3. I think a lot of it depends on how the author receives it too. Mrs. Giggles makes me howl laughing with some of her snark. I think if I were an author, I would try and take it as a badge of honour to be snarked by her and I think I might even take the funniest bits and put ’em on a website.
    One author I’ve noticed – Joanna Bourne – even has a link to a bad review or two on her blog – which I think is real cool. That’s the best way to handle one of those I think.
    ‘Cause not every reader is going to like the same book. Some of my all time favourite books have been dissed and while I couldn’t understand it and was quite perplexed *g*, if authors hold that thought too, I think it might make it easier when they get a snarky or bad review.
    And *chuckle* I didn’t mind that you used mine. I tried to explain why the book didn’t work instead of just going on about how much I didn’t enjoy it 🙂

  4. Hi Jessica, read about your blog on Ramblings on Romance and enjoyed your thoughts on snarky reviews. Lately it seems I only have time to read reviews and not the actual books but – I do enjoy a good snarky review. I always read Mrs G’s reviews – usually the lower the grade the more I enjoy her review. I read reviews for books that aren’t even my “type” – just because the review or the reviewer are damn entertaining. I appreciate an honest review/opinion of a book (or product)and regard most highly positive reviews with… well, maybe that’s just my suspicious nature.

    After looking around here on your blog I find that I’m reading too many Scottish & historical romances as I scored way too high on your tests. I also agree with 9 of the 10 favorite love scenes, am a longtime fan of Diana Gabaladon’s, not so much a Nora fan but love the “In Death” series. I’d leave a comment for Tall Tales & Wedding Veils but I’ve already read it.

    Geez, we’re reading way too much of the same things…one of us needs to get a life.

  5. What struck me most about the Mrs Giggles and Smart Bitches quotes was that they, unlike any of the other review quotes, included virtuoso displays of metaphor-creation. These reviewers weren’t just describing the books or their reactions to them. Through the use of metaphor they almost create a fictional paranormal world of their own in which an author can build “a spacecraft out of pink fluffy clouds” and some novels are capable of “suck[ing] the sexy out of any known being” or carrying out an “involuntary enema” on the reader.

    I have no idea if that’s an essential feature of snark, but it was definitely something that those two quotes had in common. I also wonder if snarky reviews are really a form of satire. According to the Merriam-Webster Online Dictionary (I’m sure there’s a better source of a definition out there, but this is one I found quickly) satire is:

    1 : a literary work holding up human vices and follies to ridicule or scorn
    2 : trenchant wit, irony, or sarcasm used to expose and discredit vice or folly

  6. Laura,

    I love your point about metaphor in the Mrs. G and SB reviews — that’s exactly what I mean when I say that these reviews can in themselves be works of literature (or works of a valuable type of writing). They are not just reference guides to (a) the book, and (b) the reviewers’ views of the book. They can stand on their own. I never had any intention of reading Gold Plated Garbage Truck, but I enjoyed the hell out of the review.

    Your point about sarcasm is also good, and supports my claim that maybe we have competing artistic (literary) values to reckon with. I mean, how many classic essays would we have to get rid of if we got rid of satire?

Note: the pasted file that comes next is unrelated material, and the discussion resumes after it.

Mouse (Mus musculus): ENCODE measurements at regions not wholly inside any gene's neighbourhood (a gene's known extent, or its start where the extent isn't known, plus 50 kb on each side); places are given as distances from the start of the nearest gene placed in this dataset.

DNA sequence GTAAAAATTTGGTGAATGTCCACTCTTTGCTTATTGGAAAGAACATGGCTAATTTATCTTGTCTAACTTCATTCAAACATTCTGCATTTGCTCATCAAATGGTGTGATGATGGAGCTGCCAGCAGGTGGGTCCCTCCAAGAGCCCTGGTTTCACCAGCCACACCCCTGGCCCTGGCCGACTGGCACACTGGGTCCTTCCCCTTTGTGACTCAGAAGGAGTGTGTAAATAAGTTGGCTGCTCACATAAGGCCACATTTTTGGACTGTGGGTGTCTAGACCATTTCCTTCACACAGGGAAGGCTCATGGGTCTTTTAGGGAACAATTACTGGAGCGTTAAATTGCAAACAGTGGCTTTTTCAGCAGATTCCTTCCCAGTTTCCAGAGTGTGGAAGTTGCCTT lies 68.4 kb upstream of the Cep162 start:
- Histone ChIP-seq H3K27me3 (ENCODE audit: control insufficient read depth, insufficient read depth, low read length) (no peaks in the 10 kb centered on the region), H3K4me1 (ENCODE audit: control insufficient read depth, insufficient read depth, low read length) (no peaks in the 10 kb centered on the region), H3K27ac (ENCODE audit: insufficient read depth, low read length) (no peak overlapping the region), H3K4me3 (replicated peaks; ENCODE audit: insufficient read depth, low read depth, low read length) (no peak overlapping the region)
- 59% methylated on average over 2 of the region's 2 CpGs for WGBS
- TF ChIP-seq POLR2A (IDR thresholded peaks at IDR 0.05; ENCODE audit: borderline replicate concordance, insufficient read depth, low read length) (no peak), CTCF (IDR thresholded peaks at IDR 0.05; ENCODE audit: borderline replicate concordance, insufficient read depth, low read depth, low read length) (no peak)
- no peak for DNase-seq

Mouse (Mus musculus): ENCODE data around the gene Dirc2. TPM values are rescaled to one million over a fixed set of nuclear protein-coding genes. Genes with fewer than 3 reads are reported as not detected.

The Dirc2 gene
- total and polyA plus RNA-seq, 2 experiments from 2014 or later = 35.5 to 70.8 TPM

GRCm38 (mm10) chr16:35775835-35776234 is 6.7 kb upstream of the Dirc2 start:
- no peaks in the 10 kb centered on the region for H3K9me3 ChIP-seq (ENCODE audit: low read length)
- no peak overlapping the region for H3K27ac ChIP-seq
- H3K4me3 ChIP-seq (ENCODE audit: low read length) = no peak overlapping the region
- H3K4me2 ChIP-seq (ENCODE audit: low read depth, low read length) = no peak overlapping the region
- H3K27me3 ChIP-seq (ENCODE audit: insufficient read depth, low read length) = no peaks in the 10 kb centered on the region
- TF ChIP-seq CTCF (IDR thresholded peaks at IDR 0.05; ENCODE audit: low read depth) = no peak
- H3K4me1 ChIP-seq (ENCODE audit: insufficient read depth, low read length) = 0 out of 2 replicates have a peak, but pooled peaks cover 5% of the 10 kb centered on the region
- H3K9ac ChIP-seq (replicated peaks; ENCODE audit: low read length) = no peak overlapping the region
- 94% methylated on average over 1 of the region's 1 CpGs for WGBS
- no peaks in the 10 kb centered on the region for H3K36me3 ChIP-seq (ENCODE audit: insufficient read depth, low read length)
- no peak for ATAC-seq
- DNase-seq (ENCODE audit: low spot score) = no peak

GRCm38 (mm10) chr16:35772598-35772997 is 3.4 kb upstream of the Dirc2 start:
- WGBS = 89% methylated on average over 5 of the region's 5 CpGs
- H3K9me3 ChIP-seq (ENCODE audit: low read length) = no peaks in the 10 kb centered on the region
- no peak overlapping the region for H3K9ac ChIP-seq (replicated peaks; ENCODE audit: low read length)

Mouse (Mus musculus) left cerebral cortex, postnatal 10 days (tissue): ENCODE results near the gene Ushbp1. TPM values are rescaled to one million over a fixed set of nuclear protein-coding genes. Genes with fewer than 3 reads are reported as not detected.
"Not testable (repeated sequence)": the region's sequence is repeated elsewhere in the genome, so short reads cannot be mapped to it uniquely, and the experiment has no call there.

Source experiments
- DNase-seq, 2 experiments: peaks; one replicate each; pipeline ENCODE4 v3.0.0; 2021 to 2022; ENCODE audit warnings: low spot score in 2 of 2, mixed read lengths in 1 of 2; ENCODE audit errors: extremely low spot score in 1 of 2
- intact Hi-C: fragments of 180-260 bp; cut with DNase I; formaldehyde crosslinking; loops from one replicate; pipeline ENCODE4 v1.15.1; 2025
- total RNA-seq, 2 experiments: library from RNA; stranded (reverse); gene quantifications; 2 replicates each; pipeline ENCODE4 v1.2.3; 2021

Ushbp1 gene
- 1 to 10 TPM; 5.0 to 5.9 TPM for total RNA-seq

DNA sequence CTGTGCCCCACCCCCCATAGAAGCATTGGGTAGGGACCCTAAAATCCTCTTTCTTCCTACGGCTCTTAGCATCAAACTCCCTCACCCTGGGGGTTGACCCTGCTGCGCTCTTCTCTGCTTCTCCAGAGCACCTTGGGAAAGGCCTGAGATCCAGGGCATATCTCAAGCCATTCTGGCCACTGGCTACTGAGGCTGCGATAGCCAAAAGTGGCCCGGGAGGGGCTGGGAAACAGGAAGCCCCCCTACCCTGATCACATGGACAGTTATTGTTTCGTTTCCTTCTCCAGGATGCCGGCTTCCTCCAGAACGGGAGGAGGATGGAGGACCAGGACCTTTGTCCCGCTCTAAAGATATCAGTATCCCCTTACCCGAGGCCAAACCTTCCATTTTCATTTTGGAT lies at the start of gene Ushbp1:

Peggy — Thank you for visiting! With two kids, two jobs, too much volunteer work, and this blog, I am going to have to decline your offer to get more of a “life” on the grounds that it would kill me. 😉

  7. This is a great post and I’ll have to come back to finish it (la headache is making mince meat of my brain), but I do enjoy a well-written snarky review at times. I enjoy Mrs. Giggles and the like. I am rarely moved to use snark myself in reviews though unless the book has seriously pissed me off, and then I’ve never approached near the level of skill Mrs. Giggles has.

    Kudos on shortening your post lol. That is hard for me to do sometimes.

  8. I agree that reviews can also be a form of literature. AAR used to have a reviewer, Mary Novak, who wrote beautifully at times. Her reviews contained some spectacular turns of phrase, like the ones in this paragraph:

    “The only people I could recommend this book to are beginning writing students; dissecting it could make an interesting class project, since overall it’s a staggering depiction of what not to do. I never saw any evidence of editorial input in this book. It’s available in three different formats (paperback, e-book, and rocketbook), but I wouldn’t recommend reading it in any of them.”

    One of the problems with reviews as a literary form is that it can be easier for the reviewer to sound clever and witty when writing a negative review than when writing a positive one. Therefore, one has to be just as careful about honesty when writing a negative review as when writing a positive one.

    In writing positive reviews, I often ask myself if I’m being too easy on the book, and if there were any aspects that bothered me. I try to bring those to the fore and to mention them, even when I love the book for the most part.

    In writing negative reviews, I ask myself if I’m being too hard on the book, and if there were any aspects of it that were well-executed or that appealed to me. I try to bring those to the fore and mention them as well, even when the book doesn’t work for me for the most part.

    I love the part of your post where you mention morality and art. “This goes to the question, then, of whether causing slight moral harm (in the form of disrespect) to the author is worth it, given that a (possibly) more artistic (or more entertaining) product is produced. Sometimes it really does seem worth it: I am not generally in favor of men abandoning their wives and children, but I am so glad Paul Gauguin did it, so I can enjoy his paintings of Tahiti. How do you balance moral and artistic values? Or does one always trump the other?”